Since most people are holding onto the steering wheel when they’re impacted by a rear-end collision, injuries to the arm, shoulders, hands, fingers, and wrists are a very real possibility. The force can cause these body parts to jerk violently, jam into something, get pinned, or even be fractured. These injuries may not sound as serious as other injuries, but going through life with a seriously disabled arm or hand can be extremely tough.
Seatbelts are no doubt our saving grace when it comes to safety in a motor vehicle, but nothing is foolproof. A rear-end impact causes your torso to thrust forward against the seatbelt. This may prevent your face from hitting the steering wheel or dash, but the strap itself may lacerate your skin, bruise your body, or contribute to whiplash.
For a free legal consultation, call 833-552-7274
How to Avoid Rear-end Accidents
- Leave a larger gap between you and the car in front of you. The more room you have in front, the more time you have to stop your car.
- Don’t drive while distracted since distracted driving is one of the most common causes of rear-end collisions.
- Be sure to check your mirrors just in case the driver behind you isn’t going to stop in time.
- Begin braking early so that the driver behind you can have enough time to stop safely.
- Check your safety features, like brake lights, since these are important in indicating to drivers behind you that you are stopping.
- Note the weather conditions and drive accordingly. Especially in Florida, wet roads can be a serious issue that often leads to rear-end collisions.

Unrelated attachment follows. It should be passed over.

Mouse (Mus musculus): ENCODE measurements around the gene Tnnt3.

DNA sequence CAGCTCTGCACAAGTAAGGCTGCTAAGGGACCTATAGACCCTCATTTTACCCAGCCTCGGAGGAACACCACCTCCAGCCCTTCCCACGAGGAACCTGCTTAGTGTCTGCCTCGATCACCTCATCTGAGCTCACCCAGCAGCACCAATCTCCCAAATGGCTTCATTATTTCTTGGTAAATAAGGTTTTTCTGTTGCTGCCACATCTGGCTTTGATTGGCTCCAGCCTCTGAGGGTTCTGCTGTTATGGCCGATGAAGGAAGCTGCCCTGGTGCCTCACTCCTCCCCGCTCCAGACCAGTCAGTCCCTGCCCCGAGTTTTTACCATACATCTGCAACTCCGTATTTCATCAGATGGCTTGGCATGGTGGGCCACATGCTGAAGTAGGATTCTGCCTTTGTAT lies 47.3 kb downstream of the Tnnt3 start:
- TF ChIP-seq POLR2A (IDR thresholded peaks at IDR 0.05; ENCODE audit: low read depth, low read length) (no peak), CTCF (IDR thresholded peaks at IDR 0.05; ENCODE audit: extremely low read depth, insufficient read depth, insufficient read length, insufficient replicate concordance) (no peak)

- Be aware of your surroundings since this is your best defense. While you are stopped at a light, continue to pay attention to your mirrors. While driving, watch the car in front of you for signs of distracted or impaired driving. Notice the road changes and conditions and drive accordingly. These tips may sound simple, but having an intense awareness of your surroundings can do wonders to keep you safe.
Potential Damages From Florida Rear-end Collisions
It is very possible to be involved in a rear-end collision in which there is little damage to the vehicle, yet the driver is seriously hurt. If you have been injured in a rear-end accident, contact a qualified and experienced auto accident attorney to speak about seeking compensation for your damages. Those damages can include:
Economic damages are those damages that can be easily proved and added up with a calculator, like lost wages, lost wages, medical bills, and damage to your car.
Non-economic damages are more general losses that are more difficult to calculate. These damages may stem from physical and mental pain and suffering. For a point of reference, general damages often equate to about 1.5 to 5 times the value of economic damages. However, this number can vary dramatically.
If a claim has multiple defendants represented by different insurance companies, it may increase the value of a settlement since there may be more coverage for your injuries. It might also complicate your case and take longer to resolve your claims because you must deal with several responsible parties. As described above, rear-end collisions often involve multiple cars, so this is a very real possibility.